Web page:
Internet hunting involves someone signing up on a website for the opportunity to kill an animal located at a remote location using internet technology. The website customer pays a fee and selects the type of animal he wishes to kill. Exotic animals are kept at game ranches, and when an animal is selected it is then lured to a penned in feeding station within range of a weapon mounted on a mechanized tripod. Using their computer mouse, the customer can aim and fire the rifle at close range when the animal approaches the food. If the shot misses, guides at the game ranch will finish the job. Trophy mounts are prepared at the ranch and then shipped to the customer.
- Internet hunting is banned in 39 states.
- It is allowed in Arizona, Hawaii, Indiana, Kansas, Minnesota, Missippi, Nevada, North Dakota, Ohio, South Dakota, and Washington.)
Captive Hunting/Canned Hunts
Captive hunting or canned hunts are private trophy hunting ranches that offer paying customers an opportunity to hunt animals trapped within fenced enclosures. Most of the exotic and native animals come from breeders, animal dealers, zoos or circuses. Many of the animals have been hand raised and bottle fed, and have therefore lost their natural fear of humans. The HSUS estimates there are approximately 1,000 captive hunting operations in about 24 states; approximately 500 of these are in Texas.
- Captive hunting is fully or partially banned in 28 states.
- It is still allowed in Alaska, Florida, Idaho, Illinois, Indiana, Iowa, Kansas, Louisiana, Michigan, Missouri, Nebraska, New Jersey, New Mexico, North Dakota, Ohio, Oklahoma, Pennsylvania, Rhode Island, South Carolina, South Dakota, Texas and West Virginia.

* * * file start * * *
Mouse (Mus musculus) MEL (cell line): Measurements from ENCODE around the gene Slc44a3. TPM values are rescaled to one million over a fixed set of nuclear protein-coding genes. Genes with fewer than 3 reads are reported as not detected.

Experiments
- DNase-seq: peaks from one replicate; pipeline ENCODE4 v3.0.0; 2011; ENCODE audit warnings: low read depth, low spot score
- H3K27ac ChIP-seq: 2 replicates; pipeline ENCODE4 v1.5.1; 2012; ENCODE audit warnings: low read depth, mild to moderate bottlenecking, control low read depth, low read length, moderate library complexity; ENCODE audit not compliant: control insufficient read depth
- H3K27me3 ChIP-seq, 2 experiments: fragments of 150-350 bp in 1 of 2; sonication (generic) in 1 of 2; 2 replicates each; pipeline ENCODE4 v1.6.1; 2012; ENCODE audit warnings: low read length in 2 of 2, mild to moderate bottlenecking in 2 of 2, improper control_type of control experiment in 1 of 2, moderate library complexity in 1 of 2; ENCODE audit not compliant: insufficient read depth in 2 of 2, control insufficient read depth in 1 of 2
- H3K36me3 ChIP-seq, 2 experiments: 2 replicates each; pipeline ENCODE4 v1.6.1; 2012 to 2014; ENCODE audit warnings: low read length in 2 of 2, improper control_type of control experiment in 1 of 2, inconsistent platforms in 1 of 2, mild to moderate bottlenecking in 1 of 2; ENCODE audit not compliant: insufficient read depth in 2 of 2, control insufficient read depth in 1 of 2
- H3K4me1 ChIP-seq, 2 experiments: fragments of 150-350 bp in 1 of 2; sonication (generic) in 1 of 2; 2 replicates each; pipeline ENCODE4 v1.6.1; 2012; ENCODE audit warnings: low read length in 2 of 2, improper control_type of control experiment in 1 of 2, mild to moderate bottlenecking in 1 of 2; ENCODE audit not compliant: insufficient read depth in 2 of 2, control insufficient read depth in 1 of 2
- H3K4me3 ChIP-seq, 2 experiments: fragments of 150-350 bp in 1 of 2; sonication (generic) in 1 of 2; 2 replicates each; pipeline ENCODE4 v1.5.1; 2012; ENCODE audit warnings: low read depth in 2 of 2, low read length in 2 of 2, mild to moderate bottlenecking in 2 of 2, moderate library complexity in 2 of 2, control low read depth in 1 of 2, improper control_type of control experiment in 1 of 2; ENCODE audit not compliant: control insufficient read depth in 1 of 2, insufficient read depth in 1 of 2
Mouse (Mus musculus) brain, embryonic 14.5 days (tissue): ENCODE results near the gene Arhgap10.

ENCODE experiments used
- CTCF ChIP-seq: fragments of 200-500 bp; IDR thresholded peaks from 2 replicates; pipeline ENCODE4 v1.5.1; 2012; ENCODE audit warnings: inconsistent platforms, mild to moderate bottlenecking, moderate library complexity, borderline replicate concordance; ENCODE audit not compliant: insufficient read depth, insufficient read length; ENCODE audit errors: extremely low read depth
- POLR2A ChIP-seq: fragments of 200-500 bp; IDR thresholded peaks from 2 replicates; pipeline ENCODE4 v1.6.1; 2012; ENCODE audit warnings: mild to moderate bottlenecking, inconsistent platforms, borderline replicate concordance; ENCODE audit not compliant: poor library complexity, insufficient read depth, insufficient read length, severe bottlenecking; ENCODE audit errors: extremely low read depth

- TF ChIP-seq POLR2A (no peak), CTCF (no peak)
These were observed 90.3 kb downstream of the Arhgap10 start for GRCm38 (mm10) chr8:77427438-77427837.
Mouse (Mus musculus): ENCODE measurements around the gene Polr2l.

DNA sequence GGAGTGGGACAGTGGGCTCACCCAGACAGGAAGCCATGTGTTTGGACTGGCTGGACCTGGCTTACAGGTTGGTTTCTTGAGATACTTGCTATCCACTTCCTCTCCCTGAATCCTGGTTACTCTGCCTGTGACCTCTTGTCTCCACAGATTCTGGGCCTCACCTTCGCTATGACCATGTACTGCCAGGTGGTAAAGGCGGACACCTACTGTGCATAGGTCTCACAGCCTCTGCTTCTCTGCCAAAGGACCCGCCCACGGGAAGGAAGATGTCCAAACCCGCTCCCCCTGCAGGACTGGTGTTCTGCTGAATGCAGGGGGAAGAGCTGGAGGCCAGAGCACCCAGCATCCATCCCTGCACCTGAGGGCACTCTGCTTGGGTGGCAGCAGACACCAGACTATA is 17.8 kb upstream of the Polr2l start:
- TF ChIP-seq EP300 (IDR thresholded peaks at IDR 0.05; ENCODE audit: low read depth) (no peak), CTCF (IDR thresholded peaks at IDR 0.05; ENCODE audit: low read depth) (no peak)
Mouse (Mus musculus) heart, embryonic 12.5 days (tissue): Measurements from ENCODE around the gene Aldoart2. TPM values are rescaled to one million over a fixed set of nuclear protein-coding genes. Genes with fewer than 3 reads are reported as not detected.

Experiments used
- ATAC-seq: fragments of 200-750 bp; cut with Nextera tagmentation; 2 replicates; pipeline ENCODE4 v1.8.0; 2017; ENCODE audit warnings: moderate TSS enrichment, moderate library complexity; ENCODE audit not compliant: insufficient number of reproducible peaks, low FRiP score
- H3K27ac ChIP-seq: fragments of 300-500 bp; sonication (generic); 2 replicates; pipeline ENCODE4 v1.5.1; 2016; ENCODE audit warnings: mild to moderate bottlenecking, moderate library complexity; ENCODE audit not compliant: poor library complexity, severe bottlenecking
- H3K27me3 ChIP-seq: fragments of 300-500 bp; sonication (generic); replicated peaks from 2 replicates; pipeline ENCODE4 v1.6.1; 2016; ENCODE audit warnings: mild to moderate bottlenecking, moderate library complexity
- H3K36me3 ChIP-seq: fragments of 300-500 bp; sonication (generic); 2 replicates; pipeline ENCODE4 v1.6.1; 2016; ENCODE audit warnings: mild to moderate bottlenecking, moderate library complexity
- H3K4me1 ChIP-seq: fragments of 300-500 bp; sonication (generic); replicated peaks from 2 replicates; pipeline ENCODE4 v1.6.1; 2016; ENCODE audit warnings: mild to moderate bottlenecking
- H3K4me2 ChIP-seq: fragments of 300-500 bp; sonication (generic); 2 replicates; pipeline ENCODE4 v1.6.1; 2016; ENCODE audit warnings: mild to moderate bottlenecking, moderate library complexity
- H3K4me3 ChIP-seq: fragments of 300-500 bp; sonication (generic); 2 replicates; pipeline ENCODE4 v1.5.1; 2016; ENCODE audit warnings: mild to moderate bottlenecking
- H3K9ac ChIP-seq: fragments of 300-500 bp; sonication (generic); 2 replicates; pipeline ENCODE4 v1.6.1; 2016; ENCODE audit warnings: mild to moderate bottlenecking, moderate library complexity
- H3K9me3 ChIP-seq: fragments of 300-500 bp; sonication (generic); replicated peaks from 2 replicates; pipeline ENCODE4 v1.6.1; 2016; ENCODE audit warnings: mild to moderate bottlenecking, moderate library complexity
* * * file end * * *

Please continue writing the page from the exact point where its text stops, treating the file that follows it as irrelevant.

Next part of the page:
A “sport” in which participants wager on their dog’s ability to catch a fox or coyote trapped in a fenced-in area. Dozens of dogs compete to chase down the animal, often tearing it apart once it does.
- It is prohibited in 28 states.
- It is still allowed in Alabama, Arkansas, Georgia, Illinois, Indiana, Iowa, Kansas, Kentucky, Louisiana, Michigan, Minnesota, Mississippi, Missouri, North Carolina, Ohio, Oklahoma, South Carolina, Tennesee, Virginia, West Virginia, Wisconsin and Wyoming.
Illegally hunting an endangered species:
- is a felony in 8 states, including Florida, Idaho, Montana, Nevada, New Hampshire, New Jersey, Utah and Washington.
Private posession of a big cat as a pet:
- is illegal in 32 states.
- is still allowed in Alabama, Delaware, Idaho, Indiana, Maine, Mississippi, Missouri, Nevada, North Carolina, North Dakota, Oklahoma, Pennsylvania, Rhode Island, South Carolina, South Dakota, Texas, West Virginia and Wisconsin.
Private posession of a bear as a pet:
- is illegal in 33 states.
- is still allowed in Alabama, Delaware, Idaho, Indiana, Mississippi, Missouri, Nevada, North Carolina, North Dakota, Oklahoma, Pennsylvania, Rhode Island, South Carolina, South Dakota, Texas, West Virginia and Wisconsin.
Private posession of primates as pets:
- is illegal in 26 states.
- is still allowed in Alabama, Arizona, Delaware, Florida, Idaho, Indiana, Kansas, Michigan, Mississippi, Missouri, Nebraska, Nevada, North Carolina, North Dakota, Oklahoma, Rhode Island, South Carolina, South Dakota, Tennessee, Texas, Virginia, West Virginia, Wisconsin and Wyoming.
Use of battery cages for chickens:
- are banned in 6 states, including California, Massachusetts, Michigan, Ohio, Oregon and Washington.
Use of gestation crates for breeding sows:
- are banned in 10 states, including Arizona, California, Colorado, Florida, Maine, Massachusetts, Michigan, Ohio, Oregon and Rhode Island.
Use of veal crates for calves: